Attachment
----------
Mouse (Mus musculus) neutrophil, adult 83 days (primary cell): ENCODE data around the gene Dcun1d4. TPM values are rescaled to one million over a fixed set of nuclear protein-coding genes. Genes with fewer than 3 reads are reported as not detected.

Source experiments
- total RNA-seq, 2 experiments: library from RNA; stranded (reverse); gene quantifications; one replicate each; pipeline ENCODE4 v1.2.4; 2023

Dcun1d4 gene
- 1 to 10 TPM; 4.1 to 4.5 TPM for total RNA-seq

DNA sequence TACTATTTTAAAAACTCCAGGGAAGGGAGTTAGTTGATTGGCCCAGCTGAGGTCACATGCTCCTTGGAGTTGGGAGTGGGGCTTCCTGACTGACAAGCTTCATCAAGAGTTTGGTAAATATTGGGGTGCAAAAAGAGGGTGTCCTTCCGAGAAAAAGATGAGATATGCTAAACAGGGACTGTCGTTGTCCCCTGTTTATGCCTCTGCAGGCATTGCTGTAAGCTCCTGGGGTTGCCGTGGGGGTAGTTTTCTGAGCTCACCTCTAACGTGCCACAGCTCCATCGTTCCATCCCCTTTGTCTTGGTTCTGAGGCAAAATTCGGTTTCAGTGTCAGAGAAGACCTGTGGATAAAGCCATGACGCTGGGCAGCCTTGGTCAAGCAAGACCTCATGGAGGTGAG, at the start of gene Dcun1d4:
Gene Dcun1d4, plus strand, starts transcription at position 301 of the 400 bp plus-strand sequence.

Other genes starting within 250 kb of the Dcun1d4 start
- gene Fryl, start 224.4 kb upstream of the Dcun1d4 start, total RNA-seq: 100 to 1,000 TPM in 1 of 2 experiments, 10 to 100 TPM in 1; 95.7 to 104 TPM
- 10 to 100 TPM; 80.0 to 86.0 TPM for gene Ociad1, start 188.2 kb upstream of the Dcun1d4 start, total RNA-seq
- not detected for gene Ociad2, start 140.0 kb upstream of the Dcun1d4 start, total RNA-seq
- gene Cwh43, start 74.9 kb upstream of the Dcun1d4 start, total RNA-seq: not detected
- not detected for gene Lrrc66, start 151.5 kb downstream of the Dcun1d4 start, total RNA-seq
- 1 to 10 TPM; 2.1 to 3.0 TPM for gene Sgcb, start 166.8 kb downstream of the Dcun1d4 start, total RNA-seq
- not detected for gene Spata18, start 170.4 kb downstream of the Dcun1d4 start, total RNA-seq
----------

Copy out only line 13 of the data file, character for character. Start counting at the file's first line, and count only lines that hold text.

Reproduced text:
- not detected for gene Lrrc66, start 151.5 kb downstream of the Dcun1d4 start, total RNA-seq